I flew a 900EX for 10 years. And I can tell you at heavy weights, full fuel, you need as much allowable (in the green band) nose up trim as possible. Full fuel runs the cg pretty far forward. And even with that much trim you’ll still have the yoke in your gut to achieve rotation, and that rotation will be much more sluggish that what you’ve been used to at much lighter weights. It’s a real eye opener if you’ve not experienced it beforehand!
I heard they were going to Hawaii. About 2,700 NM. Would they have had a full load of fuel?
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Old 17th Feb 2021, 17:16
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Beginning of the takeoff roll:

Actual overrun:
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Old 18th Feb 2021, 02:52
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Originally Posted by Old Boeing Driver View Post
I heard they were going to Hawaii. About 2,700 NM. Would they have had a full load of fuel?
probably not, I know nothing about their Weight and Balance numbers, Basic operating weight (BOW) etc. My own 900 for example, had a BOW of 26,300#, and cg 24.8% Mac. My old AFM shows a maximum T/O weight of 45,500#, based on 0’PA, 4,600’ runway @ 15°C, zero wind, zero slope, no anti ice. So, 45,500-26,300 leaves 19,200# for fuel and pax. Call the pax load @ 600#, leaves 18,800# fuel(200# taxi). The max fuel capacity for an EX is 21,000#. So if their BOW is anywhere close to mine +/-, they would have had a relatively forward cg, enough so that max allowable nose up trim would be not out of the question. 2,700nm is not a stretch for an EX, but in this case, there are no diversion airports. IIRC, KSAN-PHNL is one of the longest overwater routes. ETP’s in case of engine loss, or worse, pressurization problems that would force a lower altitude would add to fuel considerations.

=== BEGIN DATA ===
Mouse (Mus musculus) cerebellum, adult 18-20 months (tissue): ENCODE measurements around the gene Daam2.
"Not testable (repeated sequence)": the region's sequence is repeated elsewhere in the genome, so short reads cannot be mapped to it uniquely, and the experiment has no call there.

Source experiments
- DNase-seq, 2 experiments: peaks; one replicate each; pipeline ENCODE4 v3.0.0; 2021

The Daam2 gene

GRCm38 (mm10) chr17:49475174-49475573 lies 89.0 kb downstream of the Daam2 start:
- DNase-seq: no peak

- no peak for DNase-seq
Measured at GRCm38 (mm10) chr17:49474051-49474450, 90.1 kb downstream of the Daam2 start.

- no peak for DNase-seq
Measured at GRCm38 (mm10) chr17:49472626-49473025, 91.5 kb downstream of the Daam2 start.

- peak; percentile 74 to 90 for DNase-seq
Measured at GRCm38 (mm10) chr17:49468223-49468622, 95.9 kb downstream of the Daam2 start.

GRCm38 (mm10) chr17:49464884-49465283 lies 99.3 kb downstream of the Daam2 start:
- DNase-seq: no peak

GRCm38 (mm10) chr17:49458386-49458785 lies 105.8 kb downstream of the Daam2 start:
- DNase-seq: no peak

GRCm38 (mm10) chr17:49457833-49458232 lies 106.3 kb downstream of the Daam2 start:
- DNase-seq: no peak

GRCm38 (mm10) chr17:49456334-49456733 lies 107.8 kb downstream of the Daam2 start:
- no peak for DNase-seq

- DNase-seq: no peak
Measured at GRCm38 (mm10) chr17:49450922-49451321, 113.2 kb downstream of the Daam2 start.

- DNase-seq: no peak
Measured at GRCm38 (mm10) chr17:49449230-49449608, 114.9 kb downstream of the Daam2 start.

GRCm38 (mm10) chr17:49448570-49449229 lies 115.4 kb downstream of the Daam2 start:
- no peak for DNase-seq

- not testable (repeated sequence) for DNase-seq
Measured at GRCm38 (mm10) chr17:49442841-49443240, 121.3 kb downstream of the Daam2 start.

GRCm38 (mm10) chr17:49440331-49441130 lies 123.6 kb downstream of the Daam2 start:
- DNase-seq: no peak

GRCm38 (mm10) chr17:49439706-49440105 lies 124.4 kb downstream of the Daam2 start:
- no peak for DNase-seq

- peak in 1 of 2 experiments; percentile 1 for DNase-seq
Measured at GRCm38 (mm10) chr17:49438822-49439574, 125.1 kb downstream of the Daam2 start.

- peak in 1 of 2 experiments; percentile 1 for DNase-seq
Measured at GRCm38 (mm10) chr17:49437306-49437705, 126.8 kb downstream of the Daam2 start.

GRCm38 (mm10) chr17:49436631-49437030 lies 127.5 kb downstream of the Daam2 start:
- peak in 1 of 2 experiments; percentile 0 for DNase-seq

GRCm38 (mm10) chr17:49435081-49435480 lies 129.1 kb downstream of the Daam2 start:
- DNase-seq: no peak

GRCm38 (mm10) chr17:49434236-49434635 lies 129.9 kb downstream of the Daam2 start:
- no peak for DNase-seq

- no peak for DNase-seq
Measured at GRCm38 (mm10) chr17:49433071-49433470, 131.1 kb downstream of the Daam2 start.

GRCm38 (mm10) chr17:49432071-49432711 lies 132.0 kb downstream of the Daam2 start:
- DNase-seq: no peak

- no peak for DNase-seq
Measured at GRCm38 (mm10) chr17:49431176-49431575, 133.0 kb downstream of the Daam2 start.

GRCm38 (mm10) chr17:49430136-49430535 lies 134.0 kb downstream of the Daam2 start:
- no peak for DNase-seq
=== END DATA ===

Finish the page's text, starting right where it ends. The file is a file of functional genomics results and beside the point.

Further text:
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Old 18th Feb 2021, 06:26
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4500’ TORA is not much.

That take-off roll looked sluggish to me also. It just appeared it was being held back with weights or something.

Is the application of full/calculated take-off thrust on the brakes a common take-off procedure for these jets? It makes me think the crew felt it was going to be tight from the off.

edited to add; as the aircraft passes abeam the videographer standing on the ramp, you can see the elevators deflect upwards and then hear the engines move to idle. Appears the trim/nose heavy issue mentioned by others above could play a part.
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Old 18th Feb 2021, 11:04
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Originally Posted by sprite1 View Post
4500’ TORA is not much.